The working title of “Atlas Shrugged” was “The Strike.” The plot is based on an intriguing philosophical question in the imagination of novelist Ayn Rand: What if society’s true producers and entrepreneurs were to, by their own choice, just give up on America and leave – go on strike, as it were? What if they became fed-up with the jealousy and greed of an increasingly lazy electorate/government determined to punish over-achievers who, well, achieve too much? What if they got a better offer and just took off? What then?
Some consider “Atlas Shrugged” just another cautionary tale with a far-fetched premise intended to make a dramatic point about trends in society the author finds disturbing, similar to Orwell’s “1984.” But perhaps Rand’s implausible premise is not so implausible after all.
Two recent high-profile US entrepreneurs have renounced their US citizenship to avoid, it is widely believed, the estate tax, AKA the “death tax,” which confiscates a huge percentage of a person’s estate upon their death. Are these isolated incidents or a trend? Are some of the most successful throwing up their hands in frustration and going on strike by relinquishing their very American identity? Will more follow?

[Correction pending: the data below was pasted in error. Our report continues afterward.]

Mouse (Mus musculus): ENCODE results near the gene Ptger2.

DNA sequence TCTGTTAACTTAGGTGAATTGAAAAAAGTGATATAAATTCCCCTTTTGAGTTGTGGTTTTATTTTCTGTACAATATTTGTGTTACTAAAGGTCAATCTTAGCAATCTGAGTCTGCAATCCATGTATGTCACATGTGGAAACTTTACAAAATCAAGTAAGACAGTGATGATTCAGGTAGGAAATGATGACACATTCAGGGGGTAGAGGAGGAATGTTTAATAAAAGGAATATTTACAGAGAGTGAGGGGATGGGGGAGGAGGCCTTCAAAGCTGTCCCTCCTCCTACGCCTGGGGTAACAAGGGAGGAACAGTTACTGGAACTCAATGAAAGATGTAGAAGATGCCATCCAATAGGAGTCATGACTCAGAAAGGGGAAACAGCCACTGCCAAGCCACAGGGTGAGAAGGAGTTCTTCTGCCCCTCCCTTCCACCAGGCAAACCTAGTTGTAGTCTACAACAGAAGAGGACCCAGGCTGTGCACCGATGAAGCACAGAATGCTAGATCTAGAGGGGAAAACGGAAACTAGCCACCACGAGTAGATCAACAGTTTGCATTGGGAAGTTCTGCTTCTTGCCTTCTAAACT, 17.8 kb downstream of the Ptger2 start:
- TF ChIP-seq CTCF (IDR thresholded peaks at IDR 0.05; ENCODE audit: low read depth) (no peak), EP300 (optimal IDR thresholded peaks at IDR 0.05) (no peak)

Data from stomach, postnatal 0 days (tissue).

Ironically, when similarly confiscatory tax policies were imposed in Europe during the 18th and 19th centuries, it was America that made the better offer and benefited from the influx of bold, talented all-stars poached from the greedy, lazy, and corrupt governments of the Old World.
Now it seems Rand’s premise – that it could happen here, too – isn’t so far-fetched after all.